Yesterday, the New York Times published a story exploring speed watching and speed listening, the related practices of digitally accelerating video or audio playback in order to get through hours and hours of must-consume movies, TV shows, and podcasts just a little bit faster. Life may be short, but Game of Thrones is very, very long.
“While speed viewing does save time — devotees say it can save hours over the season of a series — others raise concerns that it undermines the rhythm of a production and can dilute some creative elements,” writes the Times.
I already watch what is an objectively unhealthy amount of television, but am nevertheless racked with guilt over everything I haven’t seen. Could speed watching be the antidote to peak TV that we’ve been waiting for?
I installed the Google Chrome extension Video Speed Controller and took seven television shows, all streaming on Netflix, for a faster-than-intended-by-their-creators test drive. Welcome to a new world, where time means nothing and every theme song sounds like an Alvin and the Chipmunks cover of the original.
I recently watched all seven (pre-reboot) seasons of Gilmore Girls. Why? To paraphrase mountaineer George Mallory, because it was there. Let me tell you: I wish I’d had this extension for the arc when Rory dropped out of Yale and was living in her grandparents’ pool house, and also for every scene involving April Nardini.
I was surprisingly comfortable watching Gilmore Girls at 1.5 times the normal rate. Lauren Graham speaks so quickly that, believe it or not, speeding her dialogue up even more isn’t much of a distraction. If anything, it makes the number of cups of coffee that Lorelai drinks seem more grounded in reality. (Not only do closed captions come in handy for Gilmore Girls in its standard form, they’re a must under these circumstances.)
Whether I can’t sleep, have laundry to fold, or a project to “work” on in an adjacent window on my computer screen, The Office is a go-to comfort rewatch for me. I couldn’t tell you how many times I’ve seen it in full, and even if I could, I wouldn’t, because that would be embarrassing.
I’m sorry to say I couldn’t stand watching The Office at anything faster than a meek 1.2 times — maybe because I’m so familiar with the original pacing that anything else would feel uncanny. Believe me when I tell you that all those charged silences shared between a not-yet-together Jim and Pam are decidedly less romantic in double time.
Halt and Catch Fire
I have never seen an episode of Halt and Catch Fire, but I’ve been meaning to get into it for quite a while. After some fiddling with the Chrome extension, I discovered that 1.4 times speed is the magic number: not so fast that the pilot necessarily seems like it’s been sped up, but fast enough that every character comes off as frantic, like there was just a little bit of meth laid out on the craft-services table that morning. Sure, this speed would save me close to 15 minutes per episode, but probably at the cost of raising my already non-negligible baseline-anxiety level.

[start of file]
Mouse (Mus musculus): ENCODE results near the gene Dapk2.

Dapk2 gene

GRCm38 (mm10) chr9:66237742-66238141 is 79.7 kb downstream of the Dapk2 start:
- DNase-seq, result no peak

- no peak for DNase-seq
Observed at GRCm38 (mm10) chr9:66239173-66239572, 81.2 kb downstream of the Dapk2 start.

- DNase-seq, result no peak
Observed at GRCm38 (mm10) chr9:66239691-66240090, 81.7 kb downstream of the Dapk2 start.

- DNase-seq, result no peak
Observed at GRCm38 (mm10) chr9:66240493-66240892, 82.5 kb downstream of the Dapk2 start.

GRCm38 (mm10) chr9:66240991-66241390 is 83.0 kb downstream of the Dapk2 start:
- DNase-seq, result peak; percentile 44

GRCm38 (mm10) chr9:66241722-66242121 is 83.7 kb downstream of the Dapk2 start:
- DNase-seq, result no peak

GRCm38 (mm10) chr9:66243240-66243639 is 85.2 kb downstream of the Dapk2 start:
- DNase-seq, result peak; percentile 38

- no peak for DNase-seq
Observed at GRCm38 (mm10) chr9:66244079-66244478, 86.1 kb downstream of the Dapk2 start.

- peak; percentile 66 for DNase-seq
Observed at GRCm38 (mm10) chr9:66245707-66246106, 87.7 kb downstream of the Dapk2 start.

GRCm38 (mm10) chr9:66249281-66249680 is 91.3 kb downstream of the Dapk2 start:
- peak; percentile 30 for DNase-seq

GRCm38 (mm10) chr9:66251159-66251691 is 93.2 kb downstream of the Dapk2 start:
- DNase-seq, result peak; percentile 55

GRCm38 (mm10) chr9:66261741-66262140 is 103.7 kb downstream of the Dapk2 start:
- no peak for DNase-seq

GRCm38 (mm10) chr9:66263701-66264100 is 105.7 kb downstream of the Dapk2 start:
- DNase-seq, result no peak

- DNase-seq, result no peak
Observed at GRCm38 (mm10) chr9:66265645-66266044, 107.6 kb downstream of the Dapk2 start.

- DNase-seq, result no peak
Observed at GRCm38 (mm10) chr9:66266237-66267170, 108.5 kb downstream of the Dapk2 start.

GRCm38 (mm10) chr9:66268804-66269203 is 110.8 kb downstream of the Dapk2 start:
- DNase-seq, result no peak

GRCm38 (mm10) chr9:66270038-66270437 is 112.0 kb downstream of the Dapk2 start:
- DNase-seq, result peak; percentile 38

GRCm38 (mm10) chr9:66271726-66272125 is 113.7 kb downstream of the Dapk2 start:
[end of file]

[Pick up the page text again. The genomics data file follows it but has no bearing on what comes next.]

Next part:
I loved Mad Men, but I’m not about to argue that it didn’t feel painfully slow sometimes. Then again, I quickly learned that speeding it up to even 1.3 times the normal speed robs the AMC series of much of its seductive polish. What about all the staring? The seething? The pining? The mourning? The lusting? Come on.
I’d already seen the first 20 minutes of the premiere of this big-budget Netflix period piece, but beautiful as it was to look at, I got so bored that I worried there might be serious medical consequences. Please do not judge me for this, but I may continue to watch The Crown at 2.0 times speed, which makes for a decidedly less ponderous viewing experience. Plus, thanks to Video Speed Controller, there’s the intoxicating sense that I can control the unraveling of history as we know it with the tap of a key.
I feel much the same way about 30 Rock as I do about The Office, but —maybe because it operates at a breakneck speed to begin with — I found it fairly easy to adjust to the already heightened reality of Liz Lemon and company as rendered at 1.5 times speed. But the problem is that I wish there were more episodes of 30 Rock, and more (not less!) time I could spend watching this show. To speed through it with such reckless abandon feels like sacrilege. And besides, are 30-minute sitcoms really where most viewers are looking to save time?
… In this case, yes. If for some reason I had to watch Fuller House, a show that normally wouldn’t interest me in the slightest, this is exactly how I’d want to do it. I blazed through the season-two premiere at 2.0 times speed in less than 12 minutes and actually found it pretty entertaining. Added benefit: Kimmy Gibler’s sped-up, high-pitched voice somehow sounds more like her truest self than I ever thought possible.
So, is speed watching actually a good idea? Sometimes, maybe — I can definitely see the appeal of breezing through a weaker season of an otherwise compelling show. But I can’t imagine myself doing it more than very occasionally: Why settle for diet TV when the original formulation is so delicious? And besides, if keeping up with your favorite show is this much of a chore, are you sure you even like it in the first place?